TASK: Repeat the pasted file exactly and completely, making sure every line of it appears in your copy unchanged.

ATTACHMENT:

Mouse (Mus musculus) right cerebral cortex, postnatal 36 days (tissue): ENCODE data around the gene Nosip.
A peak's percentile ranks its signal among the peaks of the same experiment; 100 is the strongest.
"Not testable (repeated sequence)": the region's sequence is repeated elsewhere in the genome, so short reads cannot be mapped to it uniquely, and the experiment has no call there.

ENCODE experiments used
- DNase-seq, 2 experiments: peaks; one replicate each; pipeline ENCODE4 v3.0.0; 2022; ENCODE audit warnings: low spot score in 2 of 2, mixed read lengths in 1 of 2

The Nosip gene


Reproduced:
Mouse (Mus musculus) right cerebral cortex, postnatal 36 days (tissue): ENCODE data around the gene Nosip.
A peak's percentile ranks its signal among the peaks of the same experiment; 100 is the strongest.
"Not testable (repeated sequence)": the region's sequence is repeated elsewhere in the genome, so short reads cannot be mapped to it uniquely, and the experiment has no call there.

ENCODE experiments used
- DNase-seq, 2 experiments: peaks; one replicate each; pipeline ENCODE4 v3.0.0; 2022; ENCODE audit warnings: low spot score in 2 of 2, mixed read lengths in 1 of 2

The Nosip gene